• Have you ever rationalized an additional purchase because you’re already spending so much? When catering a large event that costs $5,000, a person may not think twice about adding a soup entree for an additional $200. The same person may get really excited when saving 50 cents on a can of soup.
  • Which dot is bigger?

Often, simply acknowledging our tendencies and trying to think more broadly can help up make better decisions in the future.

As some of you have figured out, the idea for this week’s poll question and many of the examples above came from a book called Predictably Irrational by Dan Ariely, which explains how humans don’t always respond perfectly logically. (The actual poll question is from a study by well-known researchers Amos Tversky and Daniel Kahnemann.) I hope to put up more poll questions from this book (so don’t spoil them please :)), as I find it much more fun and interactive than a book review.

Comments

  1. I also think the fact that your 15 minute trip is being over looked when it really could be a half hour trip (15 minutes both ways), plus the fact that you are spending more on gas, extra wear on your car and more. So that 15 minutes for $7 is actually a lot less that you are getting, in in actuality would cost you more.

  2. I didn’t receive the pen question when I took the survey, only the second one.

    So, what is the point to it? That we should save the $7 both times, regardless of the overall price?

    BTW, I’d never spend that much for a pen anyways…

  3. Dan, he never mentioned that it was 15 minutes away BY CAR. He also did not state that it would 15 minutes in the opposite direction of your next destination. It could easily be 15 minutes by foot or bus, and it could be lateral or even closer to your next destination.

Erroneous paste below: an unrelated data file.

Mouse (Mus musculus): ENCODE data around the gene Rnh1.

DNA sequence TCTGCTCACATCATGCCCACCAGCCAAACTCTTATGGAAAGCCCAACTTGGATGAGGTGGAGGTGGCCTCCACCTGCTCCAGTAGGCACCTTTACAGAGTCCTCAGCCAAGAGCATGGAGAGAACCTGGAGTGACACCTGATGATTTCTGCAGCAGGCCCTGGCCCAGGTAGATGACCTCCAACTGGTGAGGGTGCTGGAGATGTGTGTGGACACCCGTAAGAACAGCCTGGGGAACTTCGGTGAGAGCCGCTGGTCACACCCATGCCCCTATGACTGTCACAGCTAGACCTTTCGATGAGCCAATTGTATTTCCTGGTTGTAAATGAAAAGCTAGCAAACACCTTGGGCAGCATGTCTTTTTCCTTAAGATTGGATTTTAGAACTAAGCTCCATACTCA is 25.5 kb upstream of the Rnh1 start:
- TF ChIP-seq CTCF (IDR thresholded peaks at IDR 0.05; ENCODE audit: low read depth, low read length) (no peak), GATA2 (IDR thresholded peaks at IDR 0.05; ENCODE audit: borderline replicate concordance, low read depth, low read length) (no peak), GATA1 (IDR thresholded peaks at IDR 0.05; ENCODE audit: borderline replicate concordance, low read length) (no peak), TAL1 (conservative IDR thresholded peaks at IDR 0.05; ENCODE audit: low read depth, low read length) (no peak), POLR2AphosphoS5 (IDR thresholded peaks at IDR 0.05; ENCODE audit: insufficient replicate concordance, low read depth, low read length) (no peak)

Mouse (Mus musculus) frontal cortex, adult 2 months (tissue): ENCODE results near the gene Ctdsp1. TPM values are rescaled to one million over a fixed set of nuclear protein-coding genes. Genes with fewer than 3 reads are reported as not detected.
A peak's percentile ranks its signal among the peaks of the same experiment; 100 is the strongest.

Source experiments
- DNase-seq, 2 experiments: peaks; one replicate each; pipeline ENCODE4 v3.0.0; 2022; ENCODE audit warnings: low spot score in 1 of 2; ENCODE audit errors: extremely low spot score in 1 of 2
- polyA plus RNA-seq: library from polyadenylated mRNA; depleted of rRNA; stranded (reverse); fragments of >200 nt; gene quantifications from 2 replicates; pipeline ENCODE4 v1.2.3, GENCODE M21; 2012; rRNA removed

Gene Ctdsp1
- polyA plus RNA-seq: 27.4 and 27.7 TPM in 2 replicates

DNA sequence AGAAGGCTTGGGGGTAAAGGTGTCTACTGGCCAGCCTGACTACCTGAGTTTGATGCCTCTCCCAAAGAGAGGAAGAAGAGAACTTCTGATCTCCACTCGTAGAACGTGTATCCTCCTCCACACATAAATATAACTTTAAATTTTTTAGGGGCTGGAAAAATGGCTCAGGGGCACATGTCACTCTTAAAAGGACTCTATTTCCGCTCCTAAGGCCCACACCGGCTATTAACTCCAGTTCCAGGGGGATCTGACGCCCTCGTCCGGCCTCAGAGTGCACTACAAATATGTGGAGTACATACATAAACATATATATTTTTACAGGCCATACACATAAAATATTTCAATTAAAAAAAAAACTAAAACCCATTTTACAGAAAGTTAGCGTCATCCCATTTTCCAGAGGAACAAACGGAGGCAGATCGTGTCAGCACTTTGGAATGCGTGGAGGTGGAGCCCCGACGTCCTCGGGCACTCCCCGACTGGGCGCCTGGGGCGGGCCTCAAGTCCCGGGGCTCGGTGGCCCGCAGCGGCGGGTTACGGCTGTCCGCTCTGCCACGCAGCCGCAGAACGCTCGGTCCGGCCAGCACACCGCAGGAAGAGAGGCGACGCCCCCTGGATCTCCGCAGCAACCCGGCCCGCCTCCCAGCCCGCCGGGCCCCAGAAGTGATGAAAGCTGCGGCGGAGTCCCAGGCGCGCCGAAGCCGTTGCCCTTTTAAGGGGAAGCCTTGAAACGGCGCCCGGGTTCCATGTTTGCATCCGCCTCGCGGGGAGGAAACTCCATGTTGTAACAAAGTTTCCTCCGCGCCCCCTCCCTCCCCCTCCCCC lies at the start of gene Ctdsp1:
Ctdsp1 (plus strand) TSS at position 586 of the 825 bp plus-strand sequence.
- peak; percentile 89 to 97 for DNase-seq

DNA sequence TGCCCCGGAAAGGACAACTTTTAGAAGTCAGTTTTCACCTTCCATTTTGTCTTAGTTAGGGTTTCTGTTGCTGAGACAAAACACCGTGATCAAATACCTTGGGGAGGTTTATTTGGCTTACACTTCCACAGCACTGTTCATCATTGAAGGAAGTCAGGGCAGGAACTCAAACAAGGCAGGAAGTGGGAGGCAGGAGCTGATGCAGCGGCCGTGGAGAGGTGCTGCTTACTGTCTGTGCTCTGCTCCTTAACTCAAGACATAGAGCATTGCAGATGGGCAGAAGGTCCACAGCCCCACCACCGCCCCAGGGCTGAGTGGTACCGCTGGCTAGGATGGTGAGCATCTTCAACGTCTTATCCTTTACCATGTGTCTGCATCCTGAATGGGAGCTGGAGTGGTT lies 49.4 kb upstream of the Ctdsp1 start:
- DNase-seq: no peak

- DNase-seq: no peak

So let’s just take the questions at face value – the point of the questions was “is your time worth $28/hour after-tax?”

  4. I agree with the basic premise of this article and the previous poll, and don’t understand the debate made in other comments. Saving money is saving money, regardless if it is a pen or a suit. I only care about the money that stays in my pocket. The illogical arguments don’t sway me, and maybe that’s why I’m an engineer.

  5. Yeah, I didn’t see the pen question either. BUT, I figured out the angle anyway. I knew it!

    I think it’s funny so many people said it wasn’t worth the time or wear or tear, emmissions, etc., for $7. Are these the same people who answered the pen poll?

    My dh highly recommended the book – I need to get around to reading it.